How do habits form?
To understand how our habits are created, we first need to understand the different parts of the mind and how they contribute to the process of learning something new.
The conscious part of the mind is responsible for our rational, critical thinking, our thought-through decisions and our conscious bodily responses like holding our cup of coffee and raising it to our mouth to drink, or getting dressed in the morning.
The subconscious mind is responsible for all of our automatic bodily functions like the heart beating, blood pressure and even our breathing. It also stores all of our memories, beliefs and thought patterns. Our habits are also stored here, once we’ve consciously learnt to do them.
Remember learning to ride a bike? At first the conscious mind is in control. You are consciously aware of every part of the process - sitting on the saddle, hands on the handle bars, starting to pedal, keeping your balance as you move - and these details take all of your attention.
When you’ve practiced enough, the subconscious mind realises that you really want this skill and so it takes it on as a new habit. When this happens, riding a bike becomes automatic. Your conscious mind no longer needs to be involved in every part of the process and is free to enjoy the ride, free to look around and notice the scenery etc.
It’s the same with a learned habit such as smoking, eating too much or drinking more than we should. It is a conscious decision to do these things to start with, and then because we’ve ‘practiced’ them enough, the subconscious believes we want the habit. Even though this habit may be unhealthy for you, the repetition of it convinces the subconscious mind that you want it and so it becomes automatic.
How can we change our habits to better ones?
The reason that it is often difficult to use just willpower to stop doing something or change a behaviour is that we are using only the conscious part of the mind. Most of our automatic decisions come from the subconscious. So, even though we consciously want to make positive change, the subconscious doesn’t want to let go of the habit. It needs to be persuaded to transform the habit to something more advantageous for us. The subconscious holds onto habits and learned behaviour unless it is persuaded otherwise. After all, some habits are essential for our survival. Imagine if you just lost the learnt behaviour or habit of driving a car; it would be dangerous wouldn’t it?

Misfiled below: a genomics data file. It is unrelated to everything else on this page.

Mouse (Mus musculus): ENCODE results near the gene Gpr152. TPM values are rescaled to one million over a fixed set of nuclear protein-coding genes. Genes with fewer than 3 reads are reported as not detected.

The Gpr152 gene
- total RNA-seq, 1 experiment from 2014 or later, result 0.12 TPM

How does hypnosis help?
When using hypnosis to help someone, we are communicating directly with this powerful subconscious part of the mind. Every habit (even though it may not be healthy) has a positive intention for the person. Reaching for that wine or sugary snack at the end of a tough day may have the positive intention of a well-deserved reward. In hypnosis, once we’ve found out what the positive intention of the habit is we can transfer it to something better; a more beneficial option that will still give the person a reward, but is more healthy and will increase their well-being.
Think of a wise parent and imagine their child is playing with something dangerous or breakable. The parent doesn’t just whip away the toy; to avoid a tantrum and make it easier to remove the forbidden toy, the parent replaces it with something else. If the switch is done cleverly and with minimum fuss, the child will often just take the new toy and forget about the other one. We follow the same principle when doing habit transformation in hypnotherapy, always ensuring that the person is able to get the positive benefit that was intended from a more healthy habit, before taking the old one away.
If you’re wanting to change a habit it’s wise to engage both parts of the mind, using the conscious mind to set your goal and engaging the subconscious mind in hypnosis to get both working in unison for the same successful result!
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